I’m playing with gauge and fabric. My Seafoam Socks are twice knitted, twice edited. I’ve done my swatching with four different yarns, all on size 2 needles. I’m getting 6.5 sts/inch with all of the yarns.
Gauge is a funny thing! The first time I knit these socks, I knit them with Mirasol Hacho, a dk weight yarn, 137 yards to 50 grams/1.76 oz (78 yards/oz). (Blue sock at the bottom of the pile, foot showing.) I like the hand of the fabric, a bit firm, but not stiff. My hands were tired by the time I finished knitting the socks though, as I was trying to keep things fairly firm so the socks wouldn’t be too big.
My next purchase for this sock was the Butternut Woolens Super Sock yarn above, 341 yards to 113 grams/4 oz, (85 yards/oz). This yarn is listed on Ravelry as fingering weight. It feels bulkier than the Hacho! I would call it a sport weight yarn, at least. It’s making a nice wooly feeling sock, but definitely a winter article. The ply is looser than that of the Hacho. Here’s the Hacho sock on top of the Butternut Woolens sock; although the circumference of the sock is essentially the same, the Butternut Woolens sock has fewer rows per inch, so the sock is a bit taller and a bit longer, same number of rounds. See the green peeking out from behind the blue?
I also swatched with my leftover BMFA Socks that Rock Mediumweight, also considered to be a fingering weight yarn at 380 yards to 155 grams/5.47 ounces (69 yards/oz). This knit up to a slightly loose but still very nice feeling fabric.
And I couldn’t help myself. I was at the LYS and wanted to check out one more sport weight yarn, and chose Monarch by FlyDesigns. This colorway is called Sailing. The yarn is listed as a sport weight yarn, although it feels a bit lighter than the STR Mediumweight. It’s 370 yards to 126 grams/4.44 oz, (83 yards/oz). My gauge? Also 6.5 st/inch, and isn’t this lovely? The fabric isn’t as dense as I usually knit my socks, but it’s quite acceptable, very similar to the Socks that Rock Mediumweight.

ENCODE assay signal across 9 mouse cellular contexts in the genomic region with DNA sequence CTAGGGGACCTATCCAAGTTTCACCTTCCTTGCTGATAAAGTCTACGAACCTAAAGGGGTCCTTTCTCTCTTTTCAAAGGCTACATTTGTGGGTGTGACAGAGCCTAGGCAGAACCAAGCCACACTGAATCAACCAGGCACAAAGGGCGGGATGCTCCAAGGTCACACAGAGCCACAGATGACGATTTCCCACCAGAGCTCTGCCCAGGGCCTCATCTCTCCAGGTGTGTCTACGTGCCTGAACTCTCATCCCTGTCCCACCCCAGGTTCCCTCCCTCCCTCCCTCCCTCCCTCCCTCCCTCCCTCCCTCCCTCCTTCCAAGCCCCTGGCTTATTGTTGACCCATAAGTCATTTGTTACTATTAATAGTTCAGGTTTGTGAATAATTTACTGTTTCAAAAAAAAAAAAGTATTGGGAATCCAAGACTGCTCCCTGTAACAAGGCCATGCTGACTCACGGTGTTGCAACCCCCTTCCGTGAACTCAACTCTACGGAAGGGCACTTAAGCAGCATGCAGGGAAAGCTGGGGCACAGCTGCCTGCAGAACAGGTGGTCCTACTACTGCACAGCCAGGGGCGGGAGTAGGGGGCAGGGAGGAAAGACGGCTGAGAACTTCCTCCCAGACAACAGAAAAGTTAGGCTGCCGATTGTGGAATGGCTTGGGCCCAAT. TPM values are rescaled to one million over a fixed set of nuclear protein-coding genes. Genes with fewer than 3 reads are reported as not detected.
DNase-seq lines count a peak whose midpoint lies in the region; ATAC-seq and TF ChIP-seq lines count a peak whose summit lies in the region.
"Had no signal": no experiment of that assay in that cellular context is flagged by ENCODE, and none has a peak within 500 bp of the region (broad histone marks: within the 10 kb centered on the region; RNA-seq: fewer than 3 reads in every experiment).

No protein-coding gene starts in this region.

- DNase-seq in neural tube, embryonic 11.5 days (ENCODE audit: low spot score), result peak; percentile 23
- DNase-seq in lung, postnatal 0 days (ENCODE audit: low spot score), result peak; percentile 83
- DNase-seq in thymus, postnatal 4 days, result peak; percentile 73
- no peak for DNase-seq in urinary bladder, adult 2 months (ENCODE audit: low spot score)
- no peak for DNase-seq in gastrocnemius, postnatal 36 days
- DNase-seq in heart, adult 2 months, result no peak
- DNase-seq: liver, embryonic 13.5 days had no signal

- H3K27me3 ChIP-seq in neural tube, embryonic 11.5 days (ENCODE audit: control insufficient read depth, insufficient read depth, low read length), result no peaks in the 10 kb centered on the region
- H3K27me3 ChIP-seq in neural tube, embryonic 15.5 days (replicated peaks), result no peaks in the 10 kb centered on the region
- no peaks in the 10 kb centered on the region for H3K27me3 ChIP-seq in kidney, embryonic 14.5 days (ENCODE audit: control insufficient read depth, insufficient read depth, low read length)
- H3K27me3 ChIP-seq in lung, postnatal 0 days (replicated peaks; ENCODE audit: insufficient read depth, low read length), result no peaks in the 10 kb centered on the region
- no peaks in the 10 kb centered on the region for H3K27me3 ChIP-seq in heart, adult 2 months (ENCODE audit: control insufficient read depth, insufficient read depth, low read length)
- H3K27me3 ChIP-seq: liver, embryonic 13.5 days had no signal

By the numbers, the Monarch should be closest in weight to the Butternut Woolens, but look at the difference in appearance. By numbers, the STR Mediumweight should be the thickest, because it has the least yardage/ounce. I’ve read that if the yardage of the yarn required for your pattern is within 10% of the yarn you’d like to substitute (similar fibers), it should work. All of these knit up with a decent hand, some thicker, some thinner, but all result in a sock of about the same size, so what does it all mean?
(Hacho DK, Butternut Fingering, STR Mediumweight Fingering, Monarch Sport)
I think it means that if I specify sport weight yarn for this pattern, you still have to decide if you like the fabric you’re getting with the yarn you choose. Labels by the manufacturer are just the first step in choosing your yarn. A yarn labeled fingering may knit up thicker than a yarn called sport at the same gauge. A tight twist can make a yarn feel thinner, or a loose twist can make a thin yarn look thicker. You may like your socks thicker or thinner, firmer or floppier. Ultimately, you are the boss of your knitting, and you get to decide how you want the fabric of that sock to feel. Knit on!